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Biology and impacts of Pacific island invasive species. 2. Boiga irregularis, the Brown Tree Snake (Reptilia: Colubridae)

Pacific Science

By:
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DOI: 10.2984/1534-6188(2007)61[307:BAIOPI]2.0.CO;2

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Abstract

The Brown Tree Snake, Boiga irregularis (Merrem, 1802), was accidentally transported to the island of Guam shortly after World War II. Over the following two decades it spread throughout the island with little public or professional recognition of its extent or impacts. This secretive nocturnal arboreal snake occurs in all habitats on Guam, from grasslands to forests. Under the right conditions, it is capable of high rates of reproduction and population growth. The Brown Tree Snake caused the extirpation of 13 of Guam's 22 native breeding birds and contributed to the extirpation of several species of native bats and lizards. Guam's 12 forest birds were especially impacted, with 10 species eliminated and the other two severely reduced. In addition, the snake continues to substantially impact domestic poultry, pets, the island's electrical power infrastructure, and human health. To protect other vulnerable Pacific islands, the U.S. government annually spends several million dollars inspecting cargo outbound from Guam to exclude Brown Tree Snakes. Cargo destinations most at risk are in Micronesia, especially the Northern Mariana Islands, but Guam also has direct air transportation links to Hawai'i that will soon be supplemented with direct ship traffic. Ultimately, all Pacific islands are at risk but especially those obtaining cargo through Guam. ?? 2007 by University of Hawai'i Press. All rights reserved.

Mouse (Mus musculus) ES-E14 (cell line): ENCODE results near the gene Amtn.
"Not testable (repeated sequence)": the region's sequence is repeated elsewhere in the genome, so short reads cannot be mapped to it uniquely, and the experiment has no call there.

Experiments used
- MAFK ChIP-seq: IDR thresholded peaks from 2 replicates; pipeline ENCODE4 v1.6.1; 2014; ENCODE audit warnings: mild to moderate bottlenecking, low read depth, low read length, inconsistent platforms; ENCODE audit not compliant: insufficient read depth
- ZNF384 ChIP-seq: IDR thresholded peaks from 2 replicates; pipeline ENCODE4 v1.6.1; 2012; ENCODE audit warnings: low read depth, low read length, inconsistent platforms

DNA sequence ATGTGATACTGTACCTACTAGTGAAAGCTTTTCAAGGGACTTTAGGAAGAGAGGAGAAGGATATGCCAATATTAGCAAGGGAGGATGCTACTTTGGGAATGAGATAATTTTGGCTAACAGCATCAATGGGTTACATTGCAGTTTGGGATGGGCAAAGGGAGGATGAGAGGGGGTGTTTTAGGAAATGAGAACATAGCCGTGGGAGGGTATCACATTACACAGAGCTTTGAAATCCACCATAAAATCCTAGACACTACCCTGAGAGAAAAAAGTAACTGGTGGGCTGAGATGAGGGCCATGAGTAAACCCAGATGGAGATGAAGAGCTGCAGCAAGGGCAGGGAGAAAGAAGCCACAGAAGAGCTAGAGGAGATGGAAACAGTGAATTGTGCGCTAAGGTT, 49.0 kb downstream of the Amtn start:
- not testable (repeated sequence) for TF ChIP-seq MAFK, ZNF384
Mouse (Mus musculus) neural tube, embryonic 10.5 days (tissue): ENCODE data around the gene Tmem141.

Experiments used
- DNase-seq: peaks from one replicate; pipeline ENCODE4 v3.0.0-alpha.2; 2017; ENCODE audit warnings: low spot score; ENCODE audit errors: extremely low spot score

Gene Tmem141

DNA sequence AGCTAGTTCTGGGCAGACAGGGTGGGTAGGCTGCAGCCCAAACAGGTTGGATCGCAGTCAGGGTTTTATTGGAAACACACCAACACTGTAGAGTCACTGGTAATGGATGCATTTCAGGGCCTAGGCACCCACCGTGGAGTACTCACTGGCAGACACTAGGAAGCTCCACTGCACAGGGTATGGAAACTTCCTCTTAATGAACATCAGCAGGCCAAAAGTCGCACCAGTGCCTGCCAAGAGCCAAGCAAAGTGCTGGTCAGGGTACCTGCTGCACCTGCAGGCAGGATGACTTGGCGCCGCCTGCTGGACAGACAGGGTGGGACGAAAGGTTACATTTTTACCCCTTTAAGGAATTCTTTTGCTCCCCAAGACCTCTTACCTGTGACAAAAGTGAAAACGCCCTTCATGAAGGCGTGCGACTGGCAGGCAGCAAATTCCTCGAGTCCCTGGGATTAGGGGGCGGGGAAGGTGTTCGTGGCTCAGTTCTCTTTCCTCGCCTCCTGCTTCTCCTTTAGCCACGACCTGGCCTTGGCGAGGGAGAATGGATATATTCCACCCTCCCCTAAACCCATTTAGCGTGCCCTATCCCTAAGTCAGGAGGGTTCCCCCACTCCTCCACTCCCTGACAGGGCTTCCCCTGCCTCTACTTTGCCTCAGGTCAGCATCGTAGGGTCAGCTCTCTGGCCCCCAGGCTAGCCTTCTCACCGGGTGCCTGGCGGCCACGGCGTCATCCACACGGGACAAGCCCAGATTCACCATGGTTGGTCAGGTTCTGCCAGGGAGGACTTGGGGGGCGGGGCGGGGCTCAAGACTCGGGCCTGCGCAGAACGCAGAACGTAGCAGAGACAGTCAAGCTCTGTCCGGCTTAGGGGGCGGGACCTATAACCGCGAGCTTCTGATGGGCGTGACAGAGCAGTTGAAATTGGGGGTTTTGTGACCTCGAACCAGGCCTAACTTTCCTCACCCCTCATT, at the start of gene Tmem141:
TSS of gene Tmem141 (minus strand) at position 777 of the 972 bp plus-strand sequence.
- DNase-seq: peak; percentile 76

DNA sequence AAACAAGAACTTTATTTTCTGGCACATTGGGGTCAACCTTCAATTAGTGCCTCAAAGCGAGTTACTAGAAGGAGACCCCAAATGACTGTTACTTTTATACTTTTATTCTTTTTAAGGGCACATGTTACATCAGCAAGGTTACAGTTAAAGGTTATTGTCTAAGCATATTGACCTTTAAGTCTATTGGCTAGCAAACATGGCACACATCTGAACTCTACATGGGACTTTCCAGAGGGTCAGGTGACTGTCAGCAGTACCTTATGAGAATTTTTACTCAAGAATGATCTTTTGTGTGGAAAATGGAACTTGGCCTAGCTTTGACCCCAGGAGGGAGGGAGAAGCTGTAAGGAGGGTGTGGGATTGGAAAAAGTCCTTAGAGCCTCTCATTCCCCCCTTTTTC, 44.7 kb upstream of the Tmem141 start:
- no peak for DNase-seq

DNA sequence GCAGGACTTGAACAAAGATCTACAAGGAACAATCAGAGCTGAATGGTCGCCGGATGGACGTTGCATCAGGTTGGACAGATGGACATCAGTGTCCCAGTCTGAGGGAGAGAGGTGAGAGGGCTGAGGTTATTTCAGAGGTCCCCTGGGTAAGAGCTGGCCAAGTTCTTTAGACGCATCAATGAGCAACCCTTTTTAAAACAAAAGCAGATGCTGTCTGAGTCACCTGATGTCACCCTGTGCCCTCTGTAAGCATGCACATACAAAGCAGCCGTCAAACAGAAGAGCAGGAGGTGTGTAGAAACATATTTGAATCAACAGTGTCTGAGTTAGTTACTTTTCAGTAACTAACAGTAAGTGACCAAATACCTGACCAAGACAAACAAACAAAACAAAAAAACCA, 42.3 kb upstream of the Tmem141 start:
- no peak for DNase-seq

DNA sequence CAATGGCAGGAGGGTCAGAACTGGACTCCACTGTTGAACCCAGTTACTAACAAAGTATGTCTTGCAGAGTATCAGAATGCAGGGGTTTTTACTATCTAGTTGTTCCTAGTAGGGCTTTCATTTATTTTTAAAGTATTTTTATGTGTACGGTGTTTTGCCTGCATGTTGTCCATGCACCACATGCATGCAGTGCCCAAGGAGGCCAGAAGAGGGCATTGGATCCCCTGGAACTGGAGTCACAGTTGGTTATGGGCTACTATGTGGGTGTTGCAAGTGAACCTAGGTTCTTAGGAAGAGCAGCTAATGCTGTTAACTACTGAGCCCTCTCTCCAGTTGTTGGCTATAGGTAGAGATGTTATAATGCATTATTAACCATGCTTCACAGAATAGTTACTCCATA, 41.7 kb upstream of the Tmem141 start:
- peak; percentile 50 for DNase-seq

Additional Publication Details

Publication type:
Article
Publication Subtype:
Journal Article
Title:
Biology and impacts of Pacific island invasive species. 2. Boiga irregularis, the Brown Tree Snake (Reptilia: Colubridae)
Series title:
Pacific Science
DOI:
10.2984/1534-6188(2007)61[307:BAIOPI]2.0.CO;2
Volume
61
Issue:
3
Year Published:
2007
Language:
English
Publisher:
University of Hawai'i Press
Contributing office(s):
Fort Collins Science Center
Larger Work Type:
Article
Larger Work Subtype:
Journal Article
Larger Work Title:
Pacific Science
First page:
307
Last page:
324
Number of Pages:
18